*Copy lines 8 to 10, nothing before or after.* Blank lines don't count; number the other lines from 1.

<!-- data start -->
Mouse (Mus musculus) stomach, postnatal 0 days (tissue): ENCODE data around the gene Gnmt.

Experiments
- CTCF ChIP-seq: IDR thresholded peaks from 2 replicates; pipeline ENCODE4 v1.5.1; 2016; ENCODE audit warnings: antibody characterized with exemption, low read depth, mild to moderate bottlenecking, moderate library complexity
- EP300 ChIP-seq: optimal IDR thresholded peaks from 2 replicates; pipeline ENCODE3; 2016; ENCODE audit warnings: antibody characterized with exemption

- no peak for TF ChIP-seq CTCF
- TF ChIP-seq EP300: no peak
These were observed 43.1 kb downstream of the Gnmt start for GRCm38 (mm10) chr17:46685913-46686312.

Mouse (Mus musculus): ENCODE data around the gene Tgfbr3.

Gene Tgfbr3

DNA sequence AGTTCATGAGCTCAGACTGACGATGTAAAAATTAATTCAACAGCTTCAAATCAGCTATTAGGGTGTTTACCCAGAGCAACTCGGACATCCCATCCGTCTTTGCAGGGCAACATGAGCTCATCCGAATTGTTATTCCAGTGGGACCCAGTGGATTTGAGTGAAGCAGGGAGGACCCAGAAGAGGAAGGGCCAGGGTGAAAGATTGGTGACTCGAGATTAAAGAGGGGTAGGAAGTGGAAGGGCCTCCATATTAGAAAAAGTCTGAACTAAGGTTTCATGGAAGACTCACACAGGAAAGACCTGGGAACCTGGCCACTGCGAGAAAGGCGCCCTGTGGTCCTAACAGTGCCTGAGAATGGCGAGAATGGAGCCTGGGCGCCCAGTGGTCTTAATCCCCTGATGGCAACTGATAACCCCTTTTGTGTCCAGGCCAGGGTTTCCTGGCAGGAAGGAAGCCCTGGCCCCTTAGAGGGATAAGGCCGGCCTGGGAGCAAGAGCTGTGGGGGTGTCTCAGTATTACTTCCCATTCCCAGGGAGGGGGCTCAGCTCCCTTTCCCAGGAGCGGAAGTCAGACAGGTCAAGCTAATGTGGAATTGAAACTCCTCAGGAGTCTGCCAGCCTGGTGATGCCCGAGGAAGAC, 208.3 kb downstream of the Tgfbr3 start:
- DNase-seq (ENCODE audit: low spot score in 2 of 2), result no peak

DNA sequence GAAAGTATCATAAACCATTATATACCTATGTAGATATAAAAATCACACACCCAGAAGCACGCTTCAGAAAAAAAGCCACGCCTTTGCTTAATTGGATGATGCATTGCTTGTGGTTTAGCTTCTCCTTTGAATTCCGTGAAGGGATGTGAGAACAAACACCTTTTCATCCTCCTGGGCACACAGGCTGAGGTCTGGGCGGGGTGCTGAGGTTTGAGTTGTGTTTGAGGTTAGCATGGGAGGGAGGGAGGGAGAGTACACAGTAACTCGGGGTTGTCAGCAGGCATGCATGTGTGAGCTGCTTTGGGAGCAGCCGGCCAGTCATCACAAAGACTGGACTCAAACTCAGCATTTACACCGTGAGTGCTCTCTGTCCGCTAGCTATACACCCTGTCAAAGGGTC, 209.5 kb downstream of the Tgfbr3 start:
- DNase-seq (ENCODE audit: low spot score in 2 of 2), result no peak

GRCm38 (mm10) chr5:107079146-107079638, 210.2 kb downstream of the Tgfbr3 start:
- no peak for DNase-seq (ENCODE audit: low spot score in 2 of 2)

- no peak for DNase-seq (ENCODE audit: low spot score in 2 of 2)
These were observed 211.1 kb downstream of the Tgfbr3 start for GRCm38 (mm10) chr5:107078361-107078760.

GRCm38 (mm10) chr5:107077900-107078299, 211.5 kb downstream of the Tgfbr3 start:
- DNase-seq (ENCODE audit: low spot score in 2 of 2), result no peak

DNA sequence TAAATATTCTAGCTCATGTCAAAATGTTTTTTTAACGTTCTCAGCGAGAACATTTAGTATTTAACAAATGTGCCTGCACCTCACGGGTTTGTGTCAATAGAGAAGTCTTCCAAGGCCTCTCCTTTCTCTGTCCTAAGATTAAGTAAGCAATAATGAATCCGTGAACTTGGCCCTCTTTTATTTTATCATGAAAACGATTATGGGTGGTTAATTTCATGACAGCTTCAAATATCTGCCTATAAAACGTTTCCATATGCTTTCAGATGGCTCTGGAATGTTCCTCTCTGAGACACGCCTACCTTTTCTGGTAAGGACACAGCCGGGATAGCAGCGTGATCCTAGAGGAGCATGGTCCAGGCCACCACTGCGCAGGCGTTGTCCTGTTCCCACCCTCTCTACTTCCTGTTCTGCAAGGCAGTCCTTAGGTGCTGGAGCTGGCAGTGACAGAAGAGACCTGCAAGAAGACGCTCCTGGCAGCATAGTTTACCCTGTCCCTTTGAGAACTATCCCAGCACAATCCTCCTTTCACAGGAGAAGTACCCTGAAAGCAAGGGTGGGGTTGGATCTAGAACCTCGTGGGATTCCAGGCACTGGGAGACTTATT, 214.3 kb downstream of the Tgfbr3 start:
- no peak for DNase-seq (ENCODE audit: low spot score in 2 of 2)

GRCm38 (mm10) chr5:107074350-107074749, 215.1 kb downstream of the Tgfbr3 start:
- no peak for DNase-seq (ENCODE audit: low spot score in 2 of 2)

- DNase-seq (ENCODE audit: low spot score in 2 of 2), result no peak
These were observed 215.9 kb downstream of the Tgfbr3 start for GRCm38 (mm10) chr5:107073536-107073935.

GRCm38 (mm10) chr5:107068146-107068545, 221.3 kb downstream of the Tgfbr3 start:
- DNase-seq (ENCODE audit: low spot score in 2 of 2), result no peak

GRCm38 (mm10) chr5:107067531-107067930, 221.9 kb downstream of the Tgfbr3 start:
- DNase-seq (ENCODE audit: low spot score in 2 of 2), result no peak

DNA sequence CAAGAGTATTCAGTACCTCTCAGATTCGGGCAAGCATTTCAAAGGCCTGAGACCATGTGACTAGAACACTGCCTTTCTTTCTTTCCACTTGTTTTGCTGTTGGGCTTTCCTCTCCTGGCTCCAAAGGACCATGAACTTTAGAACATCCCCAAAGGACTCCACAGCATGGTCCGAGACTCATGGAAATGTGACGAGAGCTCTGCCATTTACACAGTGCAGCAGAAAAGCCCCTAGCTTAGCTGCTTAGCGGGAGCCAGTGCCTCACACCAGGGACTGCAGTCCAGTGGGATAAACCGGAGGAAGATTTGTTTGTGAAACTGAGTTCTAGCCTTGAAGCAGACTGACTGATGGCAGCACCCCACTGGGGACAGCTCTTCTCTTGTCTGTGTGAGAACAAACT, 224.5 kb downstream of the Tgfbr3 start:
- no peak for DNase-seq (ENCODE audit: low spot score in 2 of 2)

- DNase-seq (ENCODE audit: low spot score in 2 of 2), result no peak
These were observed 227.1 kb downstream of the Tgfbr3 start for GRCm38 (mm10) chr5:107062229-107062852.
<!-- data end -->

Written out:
Mouse (Mus musculus): ENCODE data around the gene Tgfbr3.

Gene Tgfbr3

DNA sequence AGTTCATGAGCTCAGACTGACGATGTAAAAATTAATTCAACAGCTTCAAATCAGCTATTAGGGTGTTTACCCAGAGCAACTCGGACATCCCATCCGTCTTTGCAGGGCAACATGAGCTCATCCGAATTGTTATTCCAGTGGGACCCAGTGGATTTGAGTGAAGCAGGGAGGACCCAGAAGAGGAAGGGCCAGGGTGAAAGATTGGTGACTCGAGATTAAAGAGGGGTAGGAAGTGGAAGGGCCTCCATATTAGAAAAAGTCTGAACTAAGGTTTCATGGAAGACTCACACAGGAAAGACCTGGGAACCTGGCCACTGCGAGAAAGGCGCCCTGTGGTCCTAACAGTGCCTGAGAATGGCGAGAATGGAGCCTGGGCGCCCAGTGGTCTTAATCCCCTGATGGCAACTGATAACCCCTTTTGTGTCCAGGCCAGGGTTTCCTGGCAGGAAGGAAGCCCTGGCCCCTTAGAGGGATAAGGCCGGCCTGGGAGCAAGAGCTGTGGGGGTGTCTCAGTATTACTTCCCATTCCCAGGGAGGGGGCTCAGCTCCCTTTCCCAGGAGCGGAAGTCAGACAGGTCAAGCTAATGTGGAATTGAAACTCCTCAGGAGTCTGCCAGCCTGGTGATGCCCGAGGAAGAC, 208.3 kb downstream of the Tgfbr3 start: